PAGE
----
Medellín had hit rock bottom. But, in the words of city official Juan Esteban Sosa Posada, it was only upon this solid foundation that they could “start again from scratch”. Facing this crisis, Medellín authorities recognised that the only real and lasting resolution would tackle not just the symptoms – the crime, the violence, the drugs – but also their underlying causes – the inequality, the poverty, the social exclusion. Their approach was radical, holistic, and ground-breaking, seeking to create a truly inclusive public space at every level. In the beginning, this meant forging uncomfortable alliances with the leaders of the city’s various comunas (neighbourhoods), many of whom had known or rumoured criminal links. Though controversial at the time, their gamble ended up paying off in spades. In 1993, when Escobar’s death in a dramatic rooftop gun battle threw Medellín’s criminal underworld into disarray, the city was ready to step into the vacuum, not only physically reclaiming the war-torn neighbourhoods, but also reasserting itself as an authority in their residents’ daily lives.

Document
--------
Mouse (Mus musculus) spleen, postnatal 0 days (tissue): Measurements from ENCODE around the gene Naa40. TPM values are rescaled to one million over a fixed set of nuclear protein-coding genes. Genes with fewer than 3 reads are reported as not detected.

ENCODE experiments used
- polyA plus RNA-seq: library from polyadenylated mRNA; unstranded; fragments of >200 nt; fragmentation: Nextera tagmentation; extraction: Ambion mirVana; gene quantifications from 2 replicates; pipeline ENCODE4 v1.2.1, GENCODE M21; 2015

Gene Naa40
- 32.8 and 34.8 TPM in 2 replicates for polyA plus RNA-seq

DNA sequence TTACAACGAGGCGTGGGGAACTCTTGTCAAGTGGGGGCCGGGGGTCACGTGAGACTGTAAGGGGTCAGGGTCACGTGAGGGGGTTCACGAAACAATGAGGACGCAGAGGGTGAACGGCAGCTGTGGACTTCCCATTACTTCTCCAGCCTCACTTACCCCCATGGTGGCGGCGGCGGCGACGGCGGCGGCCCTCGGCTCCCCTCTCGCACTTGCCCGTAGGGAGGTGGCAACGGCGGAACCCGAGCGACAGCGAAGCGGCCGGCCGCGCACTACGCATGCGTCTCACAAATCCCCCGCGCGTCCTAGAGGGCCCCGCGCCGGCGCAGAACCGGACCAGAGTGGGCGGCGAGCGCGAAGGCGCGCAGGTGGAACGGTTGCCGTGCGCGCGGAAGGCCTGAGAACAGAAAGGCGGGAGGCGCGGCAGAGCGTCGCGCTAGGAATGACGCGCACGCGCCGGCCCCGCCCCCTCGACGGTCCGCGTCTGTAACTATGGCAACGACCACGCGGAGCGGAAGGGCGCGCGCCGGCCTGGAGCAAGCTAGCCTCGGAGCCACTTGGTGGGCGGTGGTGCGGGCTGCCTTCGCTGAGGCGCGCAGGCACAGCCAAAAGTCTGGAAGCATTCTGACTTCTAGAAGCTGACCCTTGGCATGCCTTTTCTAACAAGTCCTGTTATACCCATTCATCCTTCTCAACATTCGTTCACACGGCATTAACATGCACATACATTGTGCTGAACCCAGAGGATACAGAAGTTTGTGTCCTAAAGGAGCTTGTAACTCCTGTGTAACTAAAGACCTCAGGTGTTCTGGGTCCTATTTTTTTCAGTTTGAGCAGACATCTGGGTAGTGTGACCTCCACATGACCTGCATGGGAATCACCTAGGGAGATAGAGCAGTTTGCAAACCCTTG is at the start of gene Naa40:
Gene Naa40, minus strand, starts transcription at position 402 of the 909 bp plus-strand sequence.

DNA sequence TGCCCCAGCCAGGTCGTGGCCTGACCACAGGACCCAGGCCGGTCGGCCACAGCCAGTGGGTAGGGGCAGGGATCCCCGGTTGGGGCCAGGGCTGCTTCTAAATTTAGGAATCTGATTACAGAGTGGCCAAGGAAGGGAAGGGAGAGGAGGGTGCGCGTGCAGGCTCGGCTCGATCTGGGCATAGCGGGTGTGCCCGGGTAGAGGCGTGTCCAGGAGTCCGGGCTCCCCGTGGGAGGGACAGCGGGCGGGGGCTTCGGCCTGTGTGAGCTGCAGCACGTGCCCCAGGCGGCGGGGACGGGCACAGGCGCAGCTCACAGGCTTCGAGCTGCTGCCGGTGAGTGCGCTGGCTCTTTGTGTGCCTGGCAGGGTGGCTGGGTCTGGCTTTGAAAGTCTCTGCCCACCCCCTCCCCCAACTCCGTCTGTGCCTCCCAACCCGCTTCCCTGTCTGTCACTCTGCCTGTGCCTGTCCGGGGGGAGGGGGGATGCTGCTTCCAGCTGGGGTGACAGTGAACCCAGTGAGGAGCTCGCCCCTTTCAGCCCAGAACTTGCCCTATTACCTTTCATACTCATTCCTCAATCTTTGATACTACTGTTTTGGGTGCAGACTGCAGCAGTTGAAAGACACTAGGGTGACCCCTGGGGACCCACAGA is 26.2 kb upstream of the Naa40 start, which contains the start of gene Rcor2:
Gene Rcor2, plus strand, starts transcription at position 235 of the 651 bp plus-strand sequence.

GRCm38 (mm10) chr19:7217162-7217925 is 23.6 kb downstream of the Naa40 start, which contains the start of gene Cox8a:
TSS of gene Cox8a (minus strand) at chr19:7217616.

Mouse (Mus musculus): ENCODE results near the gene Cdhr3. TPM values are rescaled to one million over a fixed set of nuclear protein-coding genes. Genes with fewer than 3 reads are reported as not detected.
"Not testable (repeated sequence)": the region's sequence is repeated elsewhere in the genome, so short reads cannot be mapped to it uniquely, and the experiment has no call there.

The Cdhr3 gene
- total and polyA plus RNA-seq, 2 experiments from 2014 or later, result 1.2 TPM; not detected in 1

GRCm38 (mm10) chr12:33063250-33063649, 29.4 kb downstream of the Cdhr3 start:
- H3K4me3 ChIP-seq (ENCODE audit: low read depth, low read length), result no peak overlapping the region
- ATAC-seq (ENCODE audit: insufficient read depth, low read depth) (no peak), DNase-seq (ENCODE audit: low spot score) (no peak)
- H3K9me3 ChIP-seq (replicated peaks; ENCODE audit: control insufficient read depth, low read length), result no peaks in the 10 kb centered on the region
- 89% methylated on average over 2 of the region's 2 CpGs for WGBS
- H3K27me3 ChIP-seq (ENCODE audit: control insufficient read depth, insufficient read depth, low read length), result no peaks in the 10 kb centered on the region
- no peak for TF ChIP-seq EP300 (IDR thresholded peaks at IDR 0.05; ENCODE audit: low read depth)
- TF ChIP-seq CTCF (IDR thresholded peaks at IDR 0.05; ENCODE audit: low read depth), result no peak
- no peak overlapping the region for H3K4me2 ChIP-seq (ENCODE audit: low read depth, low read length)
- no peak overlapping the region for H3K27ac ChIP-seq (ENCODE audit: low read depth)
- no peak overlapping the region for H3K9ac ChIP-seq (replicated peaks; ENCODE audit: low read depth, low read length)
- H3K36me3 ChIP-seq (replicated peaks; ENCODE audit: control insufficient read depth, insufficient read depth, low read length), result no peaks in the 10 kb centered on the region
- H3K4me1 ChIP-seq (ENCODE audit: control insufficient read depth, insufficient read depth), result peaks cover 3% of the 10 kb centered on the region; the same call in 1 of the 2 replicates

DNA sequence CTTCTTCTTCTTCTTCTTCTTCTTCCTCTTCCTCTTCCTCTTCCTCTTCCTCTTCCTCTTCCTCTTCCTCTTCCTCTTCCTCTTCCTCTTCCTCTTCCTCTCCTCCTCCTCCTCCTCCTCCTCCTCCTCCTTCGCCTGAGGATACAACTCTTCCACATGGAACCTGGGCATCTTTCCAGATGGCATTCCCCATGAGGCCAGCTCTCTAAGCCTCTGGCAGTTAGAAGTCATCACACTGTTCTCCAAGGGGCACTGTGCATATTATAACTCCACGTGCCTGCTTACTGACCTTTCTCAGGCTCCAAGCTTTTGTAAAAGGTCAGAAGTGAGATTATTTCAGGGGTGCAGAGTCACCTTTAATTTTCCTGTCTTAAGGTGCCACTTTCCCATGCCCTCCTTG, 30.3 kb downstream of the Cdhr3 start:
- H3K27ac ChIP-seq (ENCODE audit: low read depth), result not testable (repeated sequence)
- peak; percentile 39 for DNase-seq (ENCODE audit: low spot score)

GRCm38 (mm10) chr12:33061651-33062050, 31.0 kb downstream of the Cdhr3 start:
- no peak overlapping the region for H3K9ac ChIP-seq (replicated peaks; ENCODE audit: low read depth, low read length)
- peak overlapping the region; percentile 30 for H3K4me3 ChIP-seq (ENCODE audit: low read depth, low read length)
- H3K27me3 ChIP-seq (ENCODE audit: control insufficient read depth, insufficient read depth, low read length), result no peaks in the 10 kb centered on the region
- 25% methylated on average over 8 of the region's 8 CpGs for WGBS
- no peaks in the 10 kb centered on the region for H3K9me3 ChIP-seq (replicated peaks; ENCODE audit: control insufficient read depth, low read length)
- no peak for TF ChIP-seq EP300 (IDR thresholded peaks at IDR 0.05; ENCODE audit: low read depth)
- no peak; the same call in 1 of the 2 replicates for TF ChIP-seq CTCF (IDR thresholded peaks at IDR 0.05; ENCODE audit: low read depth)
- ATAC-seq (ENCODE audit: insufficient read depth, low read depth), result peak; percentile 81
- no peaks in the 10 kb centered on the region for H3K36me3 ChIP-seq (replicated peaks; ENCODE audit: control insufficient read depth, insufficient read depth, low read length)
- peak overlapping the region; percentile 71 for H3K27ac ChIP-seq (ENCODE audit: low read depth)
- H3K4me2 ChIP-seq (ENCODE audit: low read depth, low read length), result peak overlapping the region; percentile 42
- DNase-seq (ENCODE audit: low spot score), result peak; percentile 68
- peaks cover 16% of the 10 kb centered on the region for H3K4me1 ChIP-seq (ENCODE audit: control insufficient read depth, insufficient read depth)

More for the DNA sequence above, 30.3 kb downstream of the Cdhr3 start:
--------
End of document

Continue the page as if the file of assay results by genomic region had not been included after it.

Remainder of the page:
A native Paisa, Sergio Fajardo served as mayor of Medellín from 2004 to 2007, governor of Antioquia from 2012 to 2016, and a vice-presidential candidate alongside Antanas Mockus in 2010. Photo by Sergio Fajardo.

This philosophy came to be known as urbanismo social (social urbanism), and married mending the torn social fabric of Medellín with concrete material improvements in the lives of the city’s most disadvantaged. At each stage of this development, the inhabitants of Medellín’s poorest comunas were invited to join the discussion, becoming partners in the reimagining of their urban environment. Beginning in 1995, a series of strategic plans cemented this commitment to community consultation as a core principle in Medellín’s redevelopment. Spurred on by Medellín’s successes, this principle would go on to be enshrined in the Colombian constitution three years later, which dictated that each municipality must build a master plan, firmly based in broad social participation.